Rí Zushe remained unmoved by these threats and told the Jew, "Go to the officer and tell him that instead of thinking about me, he should think about himself, because his life is in danger."

The end of the story is that the officer found a letter in his pocket that he had planned on sending to the king, which meant that the letter he had actually sent the king was a letter he had intended on sending the enemy. He realized that the king would discover he had betrayed him, and he preferred taking his own life than facing humiliation.


I heard this story as a kid, and I reminded myself of it recently. I figured, if a Jew is supposed to learn a lesson in avodas Hashem from everything he sees and hears, all the more so from sippurei chassidim.

There are two obvious lessons in the story: 1) Instead of constantly thinking about how to correct someone, think about how to correct yourself, and 2) If all you think about is correcting the other person, it will turn out that youíre in cahoots with the enemy.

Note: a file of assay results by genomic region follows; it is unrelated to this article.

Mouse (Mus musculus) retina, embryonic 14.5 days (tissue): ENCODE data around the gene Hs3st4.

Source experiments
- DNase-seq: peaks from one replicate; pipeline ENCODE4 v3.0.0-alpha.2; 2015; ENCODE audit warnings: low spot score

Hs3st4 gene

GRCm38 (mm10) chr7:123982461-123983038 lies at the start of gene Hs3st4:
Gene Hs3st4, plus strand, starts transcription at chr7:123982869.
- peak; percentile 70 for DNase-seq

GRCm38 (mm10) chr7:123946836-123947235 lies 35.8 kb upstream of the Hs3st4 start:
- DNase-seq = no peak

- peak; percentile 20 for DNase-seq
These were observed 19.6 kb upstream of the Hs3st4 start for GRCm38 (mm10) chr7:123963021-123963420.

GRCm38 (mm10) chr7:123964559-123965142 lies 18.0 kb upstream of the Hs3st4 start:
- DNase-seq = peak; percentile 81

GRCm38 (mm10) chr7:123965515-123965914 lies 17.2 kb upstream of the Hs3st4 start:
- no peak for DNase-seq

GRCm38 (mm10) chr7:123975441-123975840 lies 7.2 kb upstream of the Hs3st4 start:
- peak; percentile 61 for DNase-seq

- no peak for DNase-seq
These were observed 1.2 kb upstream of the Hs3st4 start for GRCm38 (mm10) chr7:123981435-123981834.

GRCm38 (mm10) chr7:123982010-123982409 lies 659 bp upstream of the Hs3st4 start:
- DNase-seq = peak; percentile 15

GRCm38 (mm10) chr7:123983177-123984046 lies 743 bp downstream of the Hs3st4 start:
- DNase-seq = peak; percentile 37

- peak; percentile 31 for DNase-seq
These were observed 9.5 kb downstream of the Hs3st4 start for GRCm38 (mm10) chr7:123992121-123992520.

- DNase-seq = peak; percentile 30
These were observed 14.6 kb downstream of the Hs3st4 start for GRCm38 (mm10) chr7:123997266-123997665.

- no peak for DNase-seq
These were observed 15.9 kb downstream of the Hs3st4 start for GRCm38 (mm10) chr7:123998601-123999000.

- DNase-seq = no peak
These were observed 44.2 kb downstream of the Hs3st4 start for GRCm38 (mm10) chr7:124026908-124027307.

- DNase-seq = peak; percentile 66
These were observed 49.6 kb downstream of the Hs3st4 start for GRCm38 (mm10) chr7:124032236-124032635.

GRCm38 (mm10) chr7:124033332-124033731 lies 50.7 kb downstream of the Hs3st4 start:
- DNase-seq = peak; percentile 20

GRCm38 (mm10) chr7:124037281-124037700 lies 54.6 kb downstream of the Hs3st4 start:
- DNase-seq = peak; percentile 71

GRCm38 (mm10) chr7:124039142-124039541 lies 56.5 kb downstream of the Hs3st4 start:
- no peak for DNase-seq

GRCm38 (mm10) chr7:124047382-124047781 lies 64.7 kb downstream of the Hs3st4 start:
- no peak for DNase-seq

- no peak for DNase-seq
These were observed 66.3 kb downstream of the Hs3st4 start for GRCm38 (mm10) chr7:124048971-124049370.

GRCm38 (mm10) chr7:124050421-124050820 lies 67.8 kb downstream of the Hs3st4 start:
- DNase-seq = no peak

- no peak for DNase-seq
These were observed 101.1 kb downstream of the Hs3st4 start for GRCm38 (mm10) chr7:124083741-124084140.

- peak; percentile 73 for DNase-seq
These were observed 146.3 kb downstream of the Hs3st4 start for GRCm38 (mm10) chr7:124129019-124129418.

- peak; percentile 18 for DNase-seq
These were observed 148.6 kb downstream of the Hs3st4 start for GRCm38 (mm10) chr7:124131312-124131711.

We are soldiers on the frontlines. The Rebbe sent each one of us to the front, and instructed us to fight the war of the House of Dovid. Each of us must enlist additional soldiers, and must serve as officers who convey the orders of the general to his men.

Sometimes, we weaken in our duties. Some of us feel the need to educate the next fellow. Instead of writing an interesting chiddush in the toras haíGeula, or working on inyanei Moshiach and Geula, we write articles "against." Sometimes we donít take notice, but the worst sorts of garbage are published and afterwards, we discover how our enemies use these articles.

On the other hand, when we speak only of the positive and are enthusiastically occupied with inyanei Geula and Moshiach, even our opponents accept us.

My brother-in-law, Rí Leibel Groner, told me that he met a misnaged who came to 770, who, after seeing how the bachurim enthusiastically danced "Yechi," said that seeing the chayus of the chassidim, made him sure the Rebbe is alive.


Lately, weíve been witness to bizarre goings-on in the world. On the one hand, anti-Semitism in Europe is growing. On the other hand, public opinion in the United States is pro-Israel, sometimes more so than public opinion in Eretz Yisroel.